Among the still-undecided 2010 races around the nation, California’s Attorney General battle holds the future of Prop 8. San Francisco District Attorney Kamala Harris (D) pledges to follow current AG and Governor-Elect Jerry Brown’s lead and not defend Proposition 8 in federal court. Los Angeles District Attorney Steve Cooley (R) has pledged to join the Defendant-Intervenors in their appeal of District Judge Vaughn Walker’s ruling that Prop 8 is unconstitutional.
San Francisco District Attorney Kamala Harris, who now trails Republican Steve Cooley in their lead-changing race as thousands of late ballots are being counted, opposed Prop. 8 and backed outgoing AG Jerry Brown’s decision not to defend it in court.
Cooley, the Los Angeles County district attorney, said during the campaign that, if elected, he was prepared to give the ballot measure the defense it never got from the state.
The timing of the federal appeal probably preempts any change of direction Cooley might want to make in the AG’s office:
But Cooley probably wouldn’t have a chance to do that right away even if he won the election. The Ninth U.S. Circuit Court of Appeals in San Francisco is scheduled to hear arguments Dec. 6 in an appeal by Prop. 8’s sponsors from a federal judge’s ruling that declared the measure unconstitutional. The state’s deadline for appealing that ruling has expired, and if Cooley takes office in January, the court’s not likely to let him enter the case as a party.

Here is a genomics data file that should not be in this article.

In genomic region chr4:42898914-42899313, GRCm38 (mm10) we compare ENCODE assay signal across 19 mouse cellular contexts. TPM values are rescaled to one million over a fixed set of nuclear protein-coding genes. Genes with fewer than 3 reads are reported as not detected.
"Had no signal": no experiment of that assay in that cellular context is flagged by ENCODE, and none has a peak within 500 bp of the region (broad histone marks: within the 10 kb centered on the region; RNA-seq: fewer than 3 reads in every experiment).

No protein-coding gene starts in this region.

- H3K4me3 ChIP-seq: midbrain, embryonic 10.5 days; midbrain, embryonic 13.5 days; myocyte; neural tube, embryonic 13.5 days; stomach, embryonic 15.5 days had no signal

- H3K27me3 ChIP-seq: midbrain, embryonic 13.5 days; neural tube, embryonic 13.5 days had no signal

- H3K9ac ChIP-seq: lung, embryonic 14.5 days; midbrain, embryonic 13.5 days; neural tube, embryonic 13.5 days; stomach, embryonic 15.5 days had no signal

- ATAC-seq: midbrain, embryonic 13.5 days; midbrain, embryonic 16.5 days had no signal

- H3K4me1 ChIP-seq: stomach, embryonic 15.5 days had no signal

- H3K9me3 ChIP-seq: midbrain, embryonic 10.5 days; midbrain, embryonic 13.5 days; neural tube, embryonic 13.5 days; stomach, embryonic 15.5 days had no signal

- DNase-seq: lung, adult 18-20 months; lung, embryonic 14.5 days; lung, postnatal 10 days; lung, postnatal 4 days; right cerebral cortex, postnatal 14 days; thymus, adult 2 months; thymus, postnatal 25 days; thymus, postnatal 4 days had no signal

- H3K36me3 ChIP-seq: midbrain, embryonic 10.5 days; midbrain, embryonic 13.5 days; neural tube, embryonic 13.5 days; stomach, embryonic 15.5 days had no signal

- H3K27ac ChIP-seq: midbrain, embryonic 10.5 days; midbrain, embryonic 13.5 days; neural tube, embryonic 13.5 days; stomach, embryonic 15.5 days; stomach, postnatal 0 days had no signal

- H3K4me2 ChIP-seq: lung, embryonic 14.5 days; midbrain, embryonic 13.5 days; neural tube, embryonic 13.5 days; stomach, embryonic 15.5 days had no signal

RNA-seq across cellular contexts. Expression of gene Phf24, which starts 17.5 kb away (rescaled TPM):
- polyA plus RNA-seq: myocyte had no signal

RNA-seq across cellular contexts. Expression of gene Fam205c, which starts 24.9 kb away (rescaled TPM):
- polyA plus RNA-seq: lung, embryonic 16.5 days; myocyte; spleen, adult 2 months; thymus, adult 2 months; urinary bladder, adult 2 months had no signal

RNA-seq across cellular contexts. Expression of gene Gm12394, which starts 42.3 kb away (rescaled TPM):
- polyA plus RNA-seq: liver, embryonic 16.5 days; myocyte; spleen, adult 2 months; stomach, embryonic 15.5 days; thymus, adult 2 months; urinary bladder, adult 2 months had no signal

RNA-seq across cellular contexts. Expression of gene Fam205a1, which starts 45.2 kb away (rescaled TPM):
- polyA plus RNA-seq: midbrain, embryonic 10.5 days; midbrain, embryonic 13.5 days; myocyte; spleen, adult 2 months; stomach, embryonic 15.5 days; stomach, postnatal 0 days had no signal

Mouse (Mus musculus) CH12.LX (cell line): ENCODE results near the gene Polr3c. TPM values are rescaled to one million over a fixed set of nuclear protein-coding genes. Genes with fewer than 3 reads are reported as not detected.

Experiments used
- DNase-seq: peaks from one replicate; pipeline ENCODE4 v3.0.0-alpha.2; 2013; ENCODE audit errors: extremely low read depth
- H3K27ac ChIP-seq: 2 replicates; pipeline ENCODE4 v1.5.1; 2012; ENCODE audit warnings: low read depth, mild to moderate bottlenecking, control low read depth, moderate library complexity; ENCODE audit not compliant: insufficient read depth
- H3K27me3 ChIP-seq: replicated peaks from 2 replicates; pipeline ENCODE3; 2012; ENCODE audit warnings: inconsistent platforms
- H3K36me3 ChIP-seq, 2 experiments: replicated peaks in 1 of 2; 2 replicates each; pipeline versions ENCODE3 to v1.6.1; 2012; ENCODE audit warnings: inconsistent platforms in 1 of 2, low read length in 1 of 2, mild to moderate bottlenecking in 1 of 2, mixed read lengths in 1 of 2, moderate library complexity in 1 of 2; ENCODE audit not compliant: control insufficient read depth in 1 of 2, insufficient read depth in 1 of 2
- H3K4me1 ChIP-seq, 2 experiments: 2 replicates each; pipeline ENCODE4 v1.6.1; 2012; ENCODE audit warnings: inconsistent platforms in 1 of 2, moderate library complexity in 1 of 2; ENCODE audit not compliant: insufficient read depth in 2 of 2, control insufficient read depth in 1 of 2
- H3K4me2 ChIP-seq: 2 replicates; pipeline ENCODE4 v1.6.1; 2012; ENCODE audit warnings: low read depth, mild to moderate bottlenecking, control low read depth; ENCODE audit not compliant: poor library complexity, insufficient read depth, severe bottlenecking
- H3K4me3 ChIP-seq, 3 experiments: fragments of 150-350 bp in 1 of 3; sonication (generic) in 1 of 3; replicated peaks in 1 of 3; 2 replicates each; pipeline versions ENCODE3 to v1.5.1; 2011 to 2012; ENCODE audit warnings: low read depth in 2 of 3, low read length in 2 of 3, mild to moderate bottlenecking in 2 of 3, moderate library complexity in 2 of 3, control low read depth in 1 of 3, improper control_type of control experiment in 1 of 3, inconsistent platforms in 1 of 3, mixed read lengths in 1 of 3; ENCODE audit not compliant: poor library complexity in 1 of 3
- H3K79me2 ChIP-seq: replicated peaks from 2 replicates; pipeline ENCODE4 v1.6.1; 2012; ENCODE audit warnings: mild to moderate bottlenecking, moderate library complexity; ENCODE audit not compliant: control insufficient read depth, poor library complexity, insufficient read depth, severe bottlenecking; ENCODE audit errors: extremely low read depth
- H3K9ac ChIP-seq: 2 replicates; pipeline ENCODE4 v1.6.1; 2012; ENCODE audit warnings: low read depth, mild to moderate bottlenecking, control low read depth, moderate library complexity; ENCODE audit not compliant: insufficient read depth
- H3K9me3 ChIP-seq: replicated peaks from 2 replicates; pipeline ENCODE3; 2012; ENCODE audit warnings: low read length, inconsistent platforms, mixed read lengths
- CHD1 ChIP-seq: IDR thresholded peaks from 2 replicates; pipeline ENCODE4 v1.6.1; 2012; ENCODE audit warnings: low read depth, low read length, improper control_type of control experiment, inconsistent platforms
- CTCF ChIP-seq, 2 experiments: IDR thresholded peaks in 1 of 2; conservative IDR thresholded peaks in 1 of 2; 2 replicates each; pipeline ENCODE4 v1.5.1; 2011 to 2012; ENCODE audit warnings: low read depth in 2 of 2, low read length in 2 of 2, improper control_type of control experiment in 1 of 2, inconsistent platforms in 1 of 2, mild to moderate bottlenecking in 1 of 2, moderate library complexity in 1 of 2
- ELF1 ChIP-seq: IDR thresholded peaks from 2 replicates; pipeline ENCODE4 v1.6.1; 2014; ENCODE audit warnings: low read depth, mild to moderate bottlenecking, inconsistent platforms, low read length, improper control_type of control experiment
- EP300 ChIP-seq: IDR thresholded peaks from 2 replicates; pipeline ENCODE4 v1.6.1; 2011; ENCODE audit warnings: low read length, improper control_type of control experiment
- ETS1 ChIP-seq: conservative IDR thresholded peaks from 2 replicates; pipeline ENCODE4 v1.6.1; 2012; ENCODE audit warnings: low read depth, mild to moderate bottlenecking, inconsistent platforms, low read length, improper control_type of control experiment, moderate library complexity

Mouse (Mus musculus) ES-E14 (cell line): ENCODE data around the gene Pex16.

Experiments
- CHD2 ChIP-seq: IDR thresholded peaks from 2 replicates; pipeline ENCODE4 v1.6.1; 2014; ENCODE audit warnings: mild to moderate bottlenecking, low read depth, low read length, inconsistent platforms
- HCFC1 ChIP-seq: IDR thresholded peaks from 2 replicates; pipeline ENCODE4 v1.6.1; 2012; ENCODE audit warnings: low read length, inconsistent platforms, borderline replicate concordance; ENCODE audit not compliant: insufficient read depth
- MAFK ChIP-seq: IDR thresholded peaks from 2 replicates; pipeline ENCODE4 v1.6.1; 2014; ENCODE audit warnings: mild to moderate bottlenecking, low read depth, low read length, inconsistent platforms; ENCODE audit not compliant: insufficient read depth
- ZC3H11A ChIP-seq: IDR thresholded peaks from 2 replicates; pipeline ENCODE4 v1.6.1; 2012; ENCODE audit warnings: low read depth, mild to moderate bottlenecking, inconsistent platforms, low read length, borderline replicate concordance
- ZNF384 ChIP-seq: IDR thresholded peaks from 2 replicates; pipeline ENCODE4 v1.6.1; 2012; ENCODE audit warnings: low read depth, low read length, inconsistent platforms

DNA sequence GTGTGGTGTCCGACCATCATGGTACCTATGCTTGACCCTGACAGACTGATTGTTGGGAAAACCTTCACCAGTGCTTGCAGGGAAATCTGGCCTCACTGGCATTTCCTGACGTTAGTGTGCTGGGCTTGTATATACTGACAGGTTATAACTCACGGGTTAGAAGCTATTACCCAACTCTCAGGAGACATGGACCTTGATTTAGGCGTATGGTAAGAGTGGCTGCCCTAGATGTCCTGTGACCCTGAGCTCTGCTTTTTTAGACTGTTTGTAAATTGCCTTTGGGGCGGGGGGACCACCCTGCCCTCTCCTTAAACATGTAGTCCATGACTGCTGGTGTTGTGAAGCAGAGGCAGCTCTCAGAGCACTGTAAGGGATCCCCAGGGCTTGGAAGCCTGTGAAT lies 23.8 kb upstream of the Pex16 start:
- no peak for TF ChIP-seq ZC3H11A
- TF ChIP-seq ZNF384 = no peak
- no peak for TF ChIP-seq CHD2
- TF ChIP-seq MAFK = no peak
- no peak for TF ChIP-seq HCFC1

It might also present a constitutional conflict if the new Attorney General and the new Governor disagree about whether to back Prop 8; Arnold has agreed with Brown regarding defending the anti-gay proposition. If Cooley wins, his decision to join a possible appeal to SCOTUS would be in defiance of Governor Brown. Whether he would be provided the resources to defend the law remains in doubt.
However, if the Appeals Court and SCOTUS deny the Defendant-Intervenors standing and dismiss the appeal on that basis, a new Attorney General backing their play could re-open the case. . . .
According to UC Irvine law Dean Erwin Chemerinsky, a liberal scholar who opposes Prop. 8, Cooley — if elected — could then go back to the trial court and move to reopen the case.
The procedure is called Rule 60(b) and it’s designed for cases in which a ruling was the product of clerical errors, other mistakes or fraud, or when newly discovered evidence casts doubt on the verdict. But Chemerinsky said a new attorney general could argue that he has evidence for the validity of Prop. 8 that wasn’t presented at trial.
The motion wouldn’t go to Walker, who’s retiring from the bench in February, but to another Bay Area federal judge selected by random draw. And if that judge decided to reopen the case, we could be back at square one.
Because of the terrible case put on by the Defendant-Intervenors, one can see where a new state actor — the newly-elected Attorney General — could make the case for re-opening the case at the District Court level: based upon raw incompetence and poorly argued law. This gnarly outcome is the worst of all possible worlds for those who thought we’d at least resolved Prop 8 at the District Court level; if California has a new Attorney General invested in Prop 8, the game could change significantly, and for the worse. Especially given Walker’s retirement.